Ms Martin continues, “Women are beaten, hospitalised and can have ongoing and long-term physical and mental health issues.  Women are raped, sexually abused and have no freedom to negotiate a safe and respectful sexual relationship. Women are isolated from supports and from family and friends.”

Today is also a day to focus on the perpetrators of abuse, the men from all levels of society that inflict such pain and despair on their partners and children.  Ms Martin explains, “Often the men who abuse women are absent or excused when we talk about addressing domestic violence.  The focus and responsibility for the abuse is unfairly placed on women who are struggling to survive.  In our 40 years’ experience as a national support organisation for women experiencing domestic violence, we know that abusive men use a wide range of manipulative tactics and severe physical and sexual abuse in order to gain and maintain power and control over women.  These tactics are insidious, harmful and very hard to identify by the women on the receiving end.  Quite often it is only when the woman is free from abuse that she is able to look back and see a complex and repeated pattern of coercive control and abuse emerge.”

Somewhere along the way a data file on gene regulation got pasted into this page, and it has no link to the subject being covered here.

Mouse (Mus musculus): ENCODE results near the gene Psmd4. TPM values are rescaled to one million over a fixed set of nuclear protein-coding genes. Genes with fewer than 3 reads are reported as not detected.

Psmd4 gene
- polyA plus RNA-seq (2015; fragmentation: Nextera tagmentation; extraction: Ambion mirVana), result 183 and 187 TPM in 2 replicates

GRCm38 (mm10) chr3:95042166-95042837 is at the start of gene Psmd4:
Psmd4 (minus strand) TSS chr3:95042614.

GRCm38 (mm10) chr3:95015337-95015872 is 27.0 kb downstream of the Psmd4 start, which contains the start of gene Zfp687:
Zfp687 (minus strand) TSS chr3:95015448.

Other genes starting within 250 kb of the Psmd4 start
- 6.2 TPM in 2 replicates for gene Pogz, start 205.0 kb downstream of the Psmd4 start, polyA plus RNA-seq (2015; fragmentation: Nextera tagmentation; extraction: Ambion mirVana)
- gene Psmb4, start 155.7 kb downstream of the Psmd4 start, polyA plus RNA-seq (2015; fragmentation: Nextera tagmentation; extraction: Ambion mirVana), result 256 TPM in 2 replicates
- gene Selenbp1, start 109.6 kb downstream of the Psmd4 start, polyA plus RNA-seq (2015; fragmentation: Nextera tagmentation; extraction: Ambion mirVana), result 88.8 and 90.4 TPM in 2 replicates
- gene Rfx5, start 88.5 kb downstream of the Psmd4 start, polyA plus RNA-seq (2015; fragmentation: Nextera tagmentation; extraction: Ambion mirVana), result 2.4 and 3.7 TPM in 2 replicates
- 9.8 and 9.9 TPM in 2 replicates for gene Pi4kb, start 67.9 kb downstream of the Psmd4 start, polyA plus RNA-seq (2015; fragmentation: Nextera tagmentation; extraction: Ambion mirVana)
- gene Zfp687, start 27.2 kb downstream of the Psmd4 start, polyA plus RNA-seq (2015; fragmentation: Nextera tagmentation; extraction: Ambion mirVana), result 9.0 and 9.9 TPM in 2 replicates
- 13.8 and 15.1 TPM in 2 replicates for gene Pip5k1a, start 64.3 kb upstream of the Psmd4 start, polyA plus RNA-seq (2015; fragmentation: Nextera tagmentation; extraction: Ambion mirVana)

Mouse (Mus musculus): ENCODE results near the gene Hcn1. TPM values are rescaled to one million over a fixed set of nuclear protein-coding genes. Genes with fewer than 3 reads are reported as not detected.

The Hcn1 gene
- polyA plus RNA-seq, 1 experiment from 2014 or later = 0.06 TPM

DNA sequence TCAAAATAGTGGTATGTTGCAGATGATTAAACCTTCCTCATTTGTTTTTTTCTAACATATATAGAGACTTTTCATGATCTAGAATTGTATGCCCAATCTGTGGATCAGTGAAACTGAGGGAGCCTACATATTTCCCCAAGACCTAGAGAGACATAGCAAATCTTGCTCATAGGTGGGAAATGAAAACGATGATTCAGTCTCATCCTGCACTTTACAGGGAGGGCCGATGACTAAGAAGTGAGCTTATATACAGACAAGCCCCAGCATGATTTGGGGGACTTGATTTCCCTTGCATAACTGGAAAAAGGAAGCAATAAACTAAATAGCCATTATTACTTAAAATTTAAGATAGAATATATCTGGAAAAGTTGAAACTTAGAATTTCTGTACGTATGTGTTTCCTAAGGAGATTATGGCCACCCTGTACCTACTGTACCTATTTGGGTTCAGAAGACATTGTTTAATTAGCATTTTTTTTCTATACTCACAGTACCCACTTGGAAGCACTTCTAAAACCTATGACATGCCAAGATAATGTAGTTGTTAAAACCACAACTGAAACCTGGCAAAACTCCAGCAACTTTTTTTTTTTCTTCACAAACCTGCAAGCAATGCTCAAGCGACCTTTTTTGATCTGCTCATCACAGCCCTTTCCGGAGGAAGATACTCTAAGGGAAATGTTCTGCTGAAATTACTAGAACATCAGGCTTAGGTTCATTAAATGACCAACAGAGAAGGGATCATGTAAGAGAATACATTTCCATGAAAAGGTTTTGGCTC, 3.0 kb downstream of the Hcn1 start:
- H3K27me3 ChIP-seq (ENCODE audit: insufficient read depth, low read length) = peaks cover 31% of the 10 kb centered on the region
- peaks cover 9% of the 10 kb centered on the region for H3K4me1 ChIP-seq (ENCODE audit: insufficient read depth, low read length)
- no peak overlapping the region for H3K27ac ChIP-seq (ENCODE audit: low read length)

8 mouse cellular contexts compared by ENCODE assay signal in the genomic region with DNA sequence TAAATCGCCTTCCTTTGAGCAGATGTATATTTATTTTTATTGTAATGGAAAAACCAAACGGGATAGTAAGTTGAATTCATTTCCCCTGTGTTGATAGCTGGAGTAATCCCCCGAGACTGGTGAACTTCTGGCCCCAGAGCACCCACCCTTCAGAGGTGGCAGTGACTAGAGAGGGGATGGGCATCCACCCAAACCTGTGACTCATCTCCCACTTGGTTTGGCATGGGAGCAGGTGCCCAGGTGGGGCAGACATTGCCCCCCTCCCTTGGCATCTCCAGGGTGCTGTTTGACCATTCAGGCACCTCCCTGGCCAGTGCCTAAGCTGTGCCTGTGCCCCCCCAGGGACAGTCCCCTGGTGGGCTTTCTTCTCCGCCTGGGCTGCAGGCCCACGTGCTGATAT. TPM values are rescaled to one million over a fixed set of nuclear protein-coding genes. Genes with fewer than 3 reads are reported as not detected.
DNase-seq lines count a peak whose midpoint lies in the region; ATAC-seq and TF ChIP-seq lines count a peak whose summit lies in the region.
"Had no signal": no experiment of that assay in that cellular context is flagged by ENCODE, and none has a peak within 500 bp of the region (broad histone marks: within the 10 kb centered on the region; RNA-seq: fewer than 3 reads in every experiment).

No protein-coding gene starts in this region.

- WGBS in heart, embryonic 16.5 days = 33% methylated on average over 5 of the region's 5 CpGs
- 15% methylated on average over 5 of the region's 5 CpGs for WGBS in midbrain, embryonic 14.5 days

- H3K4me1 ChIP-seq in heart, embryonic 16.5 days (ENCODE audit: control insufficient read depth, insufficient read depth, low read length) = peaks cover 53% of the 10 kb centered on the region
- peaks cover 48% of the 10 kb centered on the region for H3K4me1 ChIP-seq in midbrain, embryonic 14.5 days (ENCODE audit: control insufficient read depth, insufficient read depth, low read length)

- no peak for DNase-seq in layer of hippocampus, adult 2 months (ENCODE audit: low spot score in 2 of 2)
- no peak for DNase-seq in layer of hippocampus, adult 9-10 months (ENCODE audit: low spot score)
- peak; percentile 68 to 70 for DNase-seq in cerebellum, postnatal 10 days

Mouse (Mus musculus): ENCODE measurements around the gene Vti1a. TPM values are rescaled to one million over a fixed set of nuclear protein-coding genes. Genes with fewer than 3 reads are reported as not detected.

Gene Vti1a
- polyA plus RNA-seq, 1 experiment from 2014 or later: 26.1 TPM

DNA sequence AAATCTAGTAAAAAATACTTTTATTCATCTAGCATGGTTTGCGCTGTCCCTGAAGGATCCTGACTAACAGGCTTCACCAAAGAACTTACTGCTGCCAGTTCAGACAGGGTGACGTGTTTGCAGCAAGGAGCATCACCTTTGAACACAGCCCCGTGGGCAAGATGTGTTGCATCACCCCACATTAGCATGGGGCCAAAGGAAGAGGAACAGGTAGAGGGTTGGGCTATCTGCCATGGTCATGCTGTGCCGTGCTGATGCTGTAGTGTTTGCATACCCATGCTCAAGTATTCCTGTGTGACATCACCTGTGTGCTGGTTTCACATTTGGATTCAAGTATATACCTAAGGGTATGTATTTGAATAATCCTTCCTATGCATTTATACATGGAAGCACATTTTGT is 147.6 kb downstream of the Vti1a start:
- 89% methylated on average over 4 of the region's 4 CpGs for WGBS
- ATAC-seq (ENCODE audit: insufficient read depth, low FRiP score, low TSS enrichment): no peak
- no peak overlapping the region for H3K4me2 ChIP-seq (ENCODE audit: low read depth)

Women’s Aid believes that society must challenge men’s violence and abuse against women on every level.  Ms Martin says, “Last week Women’s Aid called attention to the most starkest side of domestic violence as we stood outside the Dáil to remember 78 women murdered by their partners or ex-partners since our records began in 1996.  The challenge for society is to treat the crime of domestic abuse as seriously as it deserves.  Women tell us of inconsistent responses by State institutions and agencies such as the Courts and Gardaí.   These experiences were supported by the recent Garda Inspectorate Report into Crime Investigation which, despite highlighting cases of individual good practice, showed up very serious gaps in the official response to domestic abuse cases.  We welcome the recommendations made by the Garda Inspectorate that call for increased recognition of domestic violence as a serious, high volume and recidivist crime and one that merits a multi-agency response to ensure the safety of vulnerable women and children.